The U.S. Department of Agriculture plans to toughen regulations on certain raw chicken products.
The agency has notified food processors that new rules would require they lower the amount of salmonella found in breaded and stuffed chicken products, which include frozen foods such as chicken cordon bleu and chicken Kiev. These foods appear to be cooked, but are only heat-treated to set their batter or breading.
The new rules would declare salmonella an adulterant, which is a contaminant that can cause foodborne illness.
“Food safety is at the heart of everything FSIS [Food Safety and Inspection Service] does,” U.S. Agriculture Secretary Tom Vilsack said in an agency news release. “That mission will guide us as this important first step launches a broader initiative to reduce salmonella illnesses associated with poultry in the U.S.”
The USDA has standards for poultry processors that are meant to reduce contamination, but there is not an adequate testing system to determine salmonella levels in meat, explained Sandra Eskin, USDA Deputy Under Secretary for Food Safety.
Chicken would be routinely tested under these changes. A very low level of salmonella contamination in the products would lead to regulatory action that could include closing processing plants.
“This action and our overall salmonella initiative underscore our view that our job is to ensure that consumers don’t get sick from meat and poultry products,” Eskin told the Associated Press. “They shouldn’t be sold if they’re contaminated to the degree that people get sick.”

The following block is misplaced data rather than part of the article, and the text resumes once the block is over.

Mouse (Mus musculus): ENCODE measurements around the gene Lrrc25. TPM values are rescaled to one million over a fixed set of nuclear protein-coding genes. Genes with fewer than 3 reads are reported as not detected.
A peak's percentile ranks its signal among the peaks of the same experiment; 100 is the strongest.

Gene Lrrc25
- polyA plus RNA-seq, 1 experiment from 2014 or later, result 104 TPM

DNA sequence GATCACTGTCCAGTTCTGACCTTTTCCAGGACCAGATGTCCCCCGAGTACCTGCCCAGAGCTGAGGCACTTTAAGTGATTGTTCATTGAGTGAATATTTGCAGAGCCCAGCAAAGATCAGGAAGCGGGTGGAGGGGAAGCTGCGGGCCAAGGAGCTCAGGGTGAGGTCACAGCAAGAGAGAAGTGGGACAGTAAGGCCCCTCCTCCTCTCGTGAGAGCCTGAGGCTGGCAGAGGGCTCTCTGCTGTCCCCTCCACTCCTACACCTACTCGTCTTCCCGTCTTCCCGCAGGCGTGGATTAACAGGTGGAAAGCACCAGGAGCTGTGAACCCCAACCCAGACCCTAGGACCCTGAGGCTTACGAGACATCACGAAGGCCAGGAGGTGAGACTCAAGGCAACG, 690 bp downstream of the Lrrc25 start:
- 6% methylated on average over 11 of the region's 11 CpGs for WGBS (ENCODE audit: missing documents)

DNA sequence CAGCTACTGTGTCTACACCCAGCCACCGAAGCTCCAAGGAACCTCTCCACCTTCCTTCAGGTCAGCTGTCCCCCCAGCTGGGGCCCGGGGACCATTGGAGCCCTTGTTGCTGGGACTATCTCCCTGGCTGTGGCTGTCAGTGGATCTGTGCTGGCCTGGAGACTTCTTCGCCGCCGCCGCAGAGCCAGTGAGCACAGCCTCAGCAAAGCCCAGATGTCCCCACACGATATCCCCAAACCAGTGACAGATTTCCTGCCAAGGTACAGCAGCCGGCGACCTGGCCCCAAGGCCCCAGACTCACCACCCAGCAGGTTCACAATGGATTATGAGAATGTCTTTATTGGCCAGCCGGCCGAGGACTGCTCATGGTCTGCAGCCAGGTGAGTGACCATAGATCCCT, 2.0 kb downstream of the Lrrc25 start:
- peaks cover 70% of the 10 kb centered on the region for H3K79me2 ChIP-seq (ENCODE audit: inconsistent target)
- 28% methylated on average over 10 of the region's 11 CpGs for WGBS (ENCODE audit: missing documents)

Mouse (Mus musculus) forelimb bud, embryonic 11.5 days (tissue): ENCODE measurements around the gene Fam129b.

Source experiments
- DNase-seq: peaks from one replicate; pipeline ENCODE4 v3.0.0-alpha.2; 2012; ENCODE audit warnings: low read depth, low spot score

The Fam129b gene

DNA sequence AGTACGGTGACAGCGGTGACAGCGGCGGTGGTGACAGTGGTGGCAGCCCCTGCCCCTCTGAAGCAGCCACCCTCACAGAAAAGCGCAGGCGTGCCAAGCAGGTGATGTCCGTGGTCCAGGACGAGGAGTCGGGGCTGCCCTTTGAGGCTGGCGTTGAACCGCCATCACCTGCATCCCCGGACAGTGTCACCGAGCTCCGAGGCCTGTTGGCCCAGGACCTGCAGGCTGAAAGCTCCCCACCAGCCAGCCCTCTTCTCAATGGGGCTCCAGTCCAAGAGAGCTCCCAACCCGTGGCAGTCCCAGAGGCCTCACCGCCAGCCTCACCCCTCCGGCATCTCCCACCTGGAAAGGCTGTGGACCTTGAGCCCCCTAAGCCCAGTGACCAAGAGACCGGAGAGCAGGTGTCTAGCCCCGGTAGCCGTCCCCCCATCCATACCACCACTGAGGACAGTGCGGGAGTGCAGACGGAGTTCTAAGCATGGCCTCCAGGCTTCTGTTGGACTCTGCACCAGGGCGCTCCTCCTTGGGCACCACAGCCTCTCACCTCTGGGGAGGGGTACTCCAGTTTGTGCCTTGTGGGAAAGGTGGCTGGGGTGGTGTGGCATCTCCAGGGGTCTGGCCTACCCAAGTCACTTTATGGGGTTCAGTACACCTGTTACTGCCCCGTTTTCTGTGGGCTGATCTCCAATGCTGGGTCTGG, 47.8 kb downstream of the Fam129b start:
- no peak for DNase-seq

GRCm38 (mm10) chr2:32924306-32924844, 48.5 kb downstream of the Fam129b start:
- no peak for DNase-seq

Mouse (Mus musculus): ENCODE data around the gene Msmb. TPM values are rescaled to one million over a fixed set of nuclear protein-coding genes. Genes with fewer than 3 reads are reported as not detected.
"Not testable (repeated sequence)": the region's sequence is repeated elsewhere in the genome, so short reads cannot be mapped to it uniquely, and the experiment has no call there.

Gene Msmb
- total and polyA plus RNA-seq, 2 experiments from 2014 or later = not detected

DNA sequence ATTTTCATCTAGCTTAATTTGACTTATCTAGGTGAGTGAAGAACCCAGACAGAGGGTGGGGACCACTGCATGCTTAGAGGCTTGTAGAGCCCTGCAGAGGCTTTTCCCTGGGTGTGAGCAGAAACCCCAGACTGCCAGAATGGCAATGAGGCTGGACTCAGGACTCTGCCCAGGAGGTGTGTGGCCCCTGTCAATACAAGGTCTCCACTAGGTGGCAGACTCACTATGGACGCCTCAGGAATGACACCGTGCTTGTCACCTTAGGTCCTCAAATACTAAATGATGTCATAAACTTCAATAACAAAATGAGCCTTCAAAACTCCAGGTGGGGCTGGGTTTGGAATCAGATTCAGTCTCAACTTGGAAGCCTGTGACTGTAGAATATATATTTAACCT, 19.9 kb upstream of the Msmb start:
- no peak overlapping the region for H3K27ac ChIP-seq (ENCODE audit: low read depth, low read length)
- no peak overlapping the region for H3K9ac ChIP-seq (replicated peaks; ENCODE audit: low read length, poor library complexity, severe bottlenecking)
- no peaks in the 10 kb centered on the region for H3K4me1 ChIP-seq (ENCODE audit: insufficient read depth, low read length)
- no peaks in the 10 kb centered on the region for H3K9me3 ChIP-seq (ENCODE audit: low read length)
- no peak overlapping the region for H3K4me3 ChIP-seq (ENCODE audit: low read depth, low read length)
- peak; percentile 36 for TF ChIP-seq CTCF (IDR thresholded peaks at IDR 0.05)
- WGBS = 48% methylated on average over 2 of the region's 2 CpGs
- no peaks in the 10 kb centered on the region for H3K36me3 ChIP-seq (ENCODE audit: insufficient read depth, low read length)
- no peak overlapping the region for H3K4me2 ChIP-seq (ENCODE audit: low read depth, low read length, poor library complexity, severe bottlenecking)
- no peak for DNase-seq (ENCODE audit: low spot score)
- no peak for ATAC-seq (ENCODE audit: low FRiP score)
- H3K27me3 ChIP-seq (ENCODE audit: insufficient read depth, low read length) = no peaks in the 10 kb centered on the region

The new rules will be published in the fall in the Federal Register, the AP reported, after the FSIS seeks public comment and finalizes the rules.
Among the 1.3 million people who are made ill by salmonella every year, 26,000 are sick enough to be hospitalized and 420 people die, according to the U.S. Centers for Disease Control and Prevention.
Breaded and stuffed raw chicken products have been associated with 14 salmonella outbreaks and 200 illnesses since 1998, according to the USDA.
Last year, an outbreak caused 36 illnesses in 11 states. In that outbreak, 12 people were hospitalized, the AP reported.
About 1 in every 25 packages of chicken at the grocery store contains salmonella, according to the CDC.
This decision is similar to one made by the FSIS in 1994, when they declared certain strains of E. coli a contaminant in ground beef, the AP reported.
The USDA has met with poultry processors and food safety experts on ideas for reducing contamination.
Both Tyson Foods and the National Chicken Council, a trade group, told the AP they would withhold comment until they received more details.
Diana Souder, a spokeswoman for Perdue Farms in Maryland, also declined to comment. She did tell the AP that Perdue Farms is a member of the Coalition for Poultry Safety Reform, which formed last year to work with the USDA on reducing foodborne illness from salmonella.